Tuesday, November 02, 2021


WWW. WEDNESDAY asks three questions to prompt you to speak bookishly. To
 participate, and to see how other book lovers responded, click here.  

1. What are you currently reading? Lucille: The Life of Lucille Ball by Kathleen Brady. Have you noticed Lucy is turning up everywhere these days? She's featured on TCM's current The Plot Thickens podcast and a big-budget feature film, starring Nicole Kidman and Javier Bardem, will be out in time for Christmas. So I figured I'd jump on the bandwagon.

This biography tells us how Lucille Ball evolved into Lucy Ricardo, but also makes it clear that the two were very different. Both were driven, but Lucille was serious, kind of sad, and dedicated to her craft.

It's amuses me that this woman -- now considered an icon of family entertainment -- could be way less than wholesome. She was the first of her crowd to wear makeup, even though she couldn't afford it (she concocted the rouge herself using red crepe paper). At 14, she began dating a 21-year-old involved with his family business of bootlegging. She tore through town at high speeds in her boyfriend's car, even though she had no license. She caused further scandal by dropping out of her small town high school to go to New York (alone) to study drama. Her mother supported her because, as she admitted to disapproving neighbors, she couldn't stop her. As a struggling actress, Lucille paid the rent by posing (like many young women did) for racy photos. Lucy, we hardly knew ye.

2. What did you recently finish reading? Last Girl Ghosted by Lisa Unger. "Think twice before you swipe," is the warning on the cover, so you may expect this thriller to be about online dating. And it is, sort of.

Our narrator, Wren, seems to live an enviable life. At 28, she owns her own home, has a thriving career, and a surrogate family, courtesy of her best friend Jax. But she doesn't have a boyfriend. Jax encourages her to join Torch, a dating app.

Her first two hook ups are just "eh." But then she meets Adam. She falls in love, for the first time in her life. He's very private, but it doesn't bother her because she's a loner, too, and they're "taking it slow." Suddenly, he disappears. 

No email. No text. No social media profiles. All erased. It's as though Adam never existed. What the hey?

I enjoyed this part of the book. A lot. But then it veers off into Wren's very troubled past, and I admit, I didn't much care. It was well written and, I suppose, well plotted. But it didn't feel like the thriller I'd picked up, or even the same book I began.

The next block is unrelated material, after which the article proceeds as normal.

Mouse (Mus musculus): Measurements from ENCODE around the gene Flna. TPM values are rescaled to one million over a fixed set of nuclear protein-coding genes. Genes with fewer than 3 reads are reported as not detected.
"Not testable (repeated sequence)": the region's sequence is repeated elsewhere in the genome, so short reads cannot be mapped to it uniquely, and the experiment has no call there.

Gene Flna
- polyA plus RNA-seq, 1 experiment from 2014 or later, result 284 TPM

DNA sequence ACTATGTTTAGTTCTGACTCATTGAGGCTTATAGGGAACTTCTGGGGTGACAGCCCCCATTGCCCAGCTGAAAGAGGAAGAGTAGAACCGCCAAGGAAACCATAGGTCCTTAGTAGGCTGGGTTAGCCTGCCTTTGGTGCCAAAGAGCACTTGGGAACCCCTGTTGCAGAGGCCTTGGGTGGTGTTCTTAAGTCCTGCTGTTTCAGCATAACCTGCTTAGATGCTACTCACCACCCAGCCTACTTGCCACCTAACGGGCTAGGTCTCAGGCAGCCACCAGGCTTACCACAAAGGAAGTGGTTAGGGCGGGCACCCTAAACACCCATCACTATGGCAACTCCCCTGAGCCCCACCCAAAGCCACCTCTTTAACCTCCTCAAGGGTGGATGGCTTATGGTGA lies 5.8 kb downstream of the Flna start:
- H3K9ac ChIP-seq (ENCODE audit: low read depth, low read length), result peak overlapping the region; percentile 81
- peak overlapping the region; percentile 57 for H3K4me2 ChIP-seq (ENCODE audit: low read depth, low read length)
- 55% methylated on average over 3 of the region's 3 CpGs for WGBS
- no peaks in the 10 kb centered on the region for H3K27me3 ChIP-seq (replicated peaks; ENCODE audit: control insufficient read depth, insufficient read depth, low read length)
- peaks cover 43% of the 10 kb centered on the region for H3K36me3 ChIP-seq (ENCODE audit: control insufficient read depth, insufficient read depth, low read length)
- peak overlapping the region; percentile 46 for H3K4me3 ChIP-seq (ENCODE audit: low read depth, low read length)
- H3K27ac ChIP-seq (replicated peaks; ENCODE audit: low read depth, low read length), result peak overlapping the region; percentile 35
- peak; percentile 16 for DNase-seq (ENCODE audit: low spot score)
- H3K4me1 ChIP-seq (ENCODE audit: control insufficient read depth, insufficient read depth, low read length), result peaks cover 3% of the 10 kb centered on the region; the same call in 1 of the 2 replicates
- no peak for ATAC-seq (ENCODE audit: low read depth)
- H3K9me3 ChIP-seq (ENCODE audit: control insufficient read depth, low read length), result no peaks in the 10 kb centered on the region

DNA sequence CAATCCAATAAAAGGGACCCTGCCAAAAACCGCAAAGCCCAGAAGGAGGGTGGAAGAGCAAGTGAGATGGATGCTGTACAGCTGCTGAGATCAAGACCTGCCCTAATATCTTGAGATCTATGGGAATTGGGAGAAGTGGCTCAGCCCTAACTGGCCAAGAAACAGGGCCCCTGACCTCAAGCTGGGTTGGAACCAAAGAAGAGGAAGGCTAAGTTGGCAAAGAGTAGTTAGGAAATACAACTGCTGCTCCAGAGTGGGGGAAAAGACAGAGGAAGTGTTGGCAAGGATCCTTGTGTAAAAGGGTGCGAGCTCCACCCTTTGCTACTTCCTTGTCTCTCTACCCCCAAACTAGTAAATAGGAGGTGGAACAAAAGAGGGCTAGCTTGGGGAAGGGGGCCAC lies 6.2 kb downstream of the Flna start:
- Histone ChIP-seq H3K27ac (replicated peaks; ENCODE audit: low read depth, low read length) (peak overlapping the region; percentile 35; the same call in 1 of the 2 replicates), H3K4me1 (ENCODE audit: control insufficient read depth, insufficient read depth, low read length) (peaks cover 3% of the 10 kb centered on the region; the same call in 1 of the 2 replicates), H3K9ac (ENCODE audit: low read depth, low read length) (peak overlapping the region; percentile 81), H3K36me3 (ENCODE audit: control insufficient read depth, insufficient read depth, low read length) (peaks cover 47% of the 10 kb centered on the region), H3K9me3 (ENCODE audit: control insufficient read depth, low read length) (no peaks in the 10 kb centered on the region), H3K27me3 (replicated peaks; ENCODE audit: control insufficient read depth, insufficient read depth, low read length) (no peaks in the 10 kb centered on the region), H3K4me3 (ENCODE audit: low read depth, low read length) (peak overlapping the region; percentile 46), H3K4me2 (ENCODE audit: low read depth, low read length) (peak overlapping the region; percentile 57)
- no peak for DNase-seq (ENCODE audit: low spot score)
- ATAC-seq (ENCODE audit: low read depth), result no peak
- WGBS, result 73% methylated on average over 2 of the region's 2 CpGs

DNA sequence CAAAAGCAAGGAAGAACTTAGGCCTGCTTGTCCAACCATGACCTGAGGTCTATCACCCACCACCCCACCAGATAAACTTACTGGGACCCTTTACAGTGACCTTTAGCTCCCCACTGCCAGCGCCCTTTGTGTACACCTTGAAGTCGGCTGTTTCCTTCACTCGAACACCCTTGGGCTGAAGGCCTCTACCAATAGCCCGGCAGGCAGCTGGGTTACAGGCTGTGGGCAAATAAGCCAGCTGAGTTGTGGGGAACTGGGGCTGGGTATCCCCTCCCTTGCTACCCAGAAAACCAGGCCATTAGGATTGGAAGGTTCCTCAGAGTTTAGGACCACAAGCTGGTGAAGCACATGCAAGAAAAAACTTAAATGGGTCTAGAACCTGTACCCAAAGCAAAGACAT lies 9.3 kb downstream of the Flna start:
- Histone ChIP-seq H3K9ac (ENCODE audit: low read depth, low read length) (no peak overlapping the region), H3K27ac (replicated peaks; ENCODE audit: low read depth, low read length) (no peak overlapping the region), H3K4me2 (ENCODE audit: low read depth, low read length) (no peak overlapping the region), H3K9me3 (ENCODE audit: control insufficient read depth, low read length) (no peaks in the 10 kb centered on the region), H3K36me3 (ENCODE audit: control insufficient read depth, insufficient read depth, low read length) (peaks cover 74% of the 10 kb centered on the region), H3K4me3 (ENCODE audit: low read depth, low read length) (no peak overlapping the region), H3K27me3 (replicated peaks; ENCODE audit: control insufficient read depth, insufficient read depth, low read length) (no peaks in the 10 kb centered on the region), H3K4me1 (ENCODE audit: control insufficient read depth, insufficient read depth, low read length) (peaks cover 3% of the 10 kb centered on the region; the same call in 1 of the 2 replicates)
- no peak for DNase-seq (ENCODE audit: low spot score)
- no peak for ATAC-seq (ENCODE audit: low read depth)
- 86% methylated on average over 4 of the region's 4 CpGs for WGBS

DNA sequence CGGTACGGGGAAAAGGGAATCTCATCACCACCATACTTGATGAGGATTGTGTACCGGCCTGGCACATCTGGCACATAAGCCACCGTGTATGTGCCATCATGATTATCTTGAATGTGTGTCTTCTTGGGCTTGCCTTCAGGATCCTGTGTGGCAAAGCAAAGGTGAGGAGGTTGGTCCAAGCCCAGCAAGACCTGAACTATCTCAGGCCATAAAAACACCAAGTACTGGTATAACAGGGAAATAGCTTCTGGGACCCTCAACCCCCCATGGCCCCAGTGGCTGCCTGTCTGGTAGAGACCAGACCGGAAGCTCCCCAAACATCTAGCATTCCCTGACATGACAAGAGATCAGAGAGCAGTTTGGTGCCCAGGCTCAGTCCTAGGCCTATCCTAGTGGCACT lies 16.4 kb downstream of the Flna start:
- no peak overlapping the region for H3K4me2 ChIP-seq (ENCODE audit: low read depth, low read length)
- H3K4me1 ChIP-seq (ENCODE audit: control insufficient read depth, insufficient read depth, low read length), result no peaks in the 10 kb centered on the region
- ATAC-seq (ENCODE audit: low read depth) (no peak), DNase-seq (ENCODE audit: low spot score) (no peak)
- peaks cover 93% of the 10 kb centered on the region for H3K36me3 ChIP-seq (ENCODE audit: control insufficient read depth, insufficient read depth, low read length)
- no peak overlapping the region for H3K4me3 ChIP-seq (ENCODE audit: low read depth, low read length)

Also, Wren takes sooooo long to figure out Adam's real identity. I cut her slack on this because she's a columnist, not a sleuth. But there is a detective in this book. What's his excuse? I expect the detectives to be at least as clever as little ol' me.

So I don't recommend this book, which makes me sad. I loved Confessions on the 7:45, Unger's previous effort. I wanted to love this one, too.

3. What will you read next? A biography.


Some in my Zoom movie group drone on and on and are obnoxious. Worst of all is Marvin. He's about 40 and new to classic film, which he believes makes his opinion fascinating. Every week he says, "This will shock you, but this is the first I've heard of Rita Hayworth/film noir/Howard Hawks." Then he goes on, and on, and on, lecturing the rest of us. I feel like shouting, "NO, MARVIN! I'm not 'shocked.' I'm too apathetic about you for my reaction to rise to 'shocked.'" Instead of shouting, I usually just turn off my camera and do dishes or balance my checkbook until he shuts the fuck up.

But not Monday night. Monday night I remained engaged, exchanging snarky comments in the private chat with Elaine. She told me about how she felt "forced" to go to dinner with Marvin and his wife, our moderator Will, and annoying Betty. I joked that I imagined Marvin opening the menu and announcing to the table, "This will shock you, but this is the first I've heard of empanadas." I could see Elaine smile on camera and start typing.

"I know! I wish someone would cut out Marvin's tongue." 

Only she didn't put that in the private chat. She shared it with the whole group. Including Marvin.

Elaine was, naturally, mortified. No one said anything to her, so perhaps he never saw it. That's what we hope, at least.

Because of this, I know I'll be more careful before I hit post. I hope by sharing this, I'll inspire you to be more careful, too.


"Steve Kornacki at the Big Board!"

Six of my favorite words. He makes MSNBC's coverage. He's so passionate, you can't help but care what happens in tiny Bath County, VA. 

I also always enjoy listening to Nicolle Wallace, my Republican pretend BFF.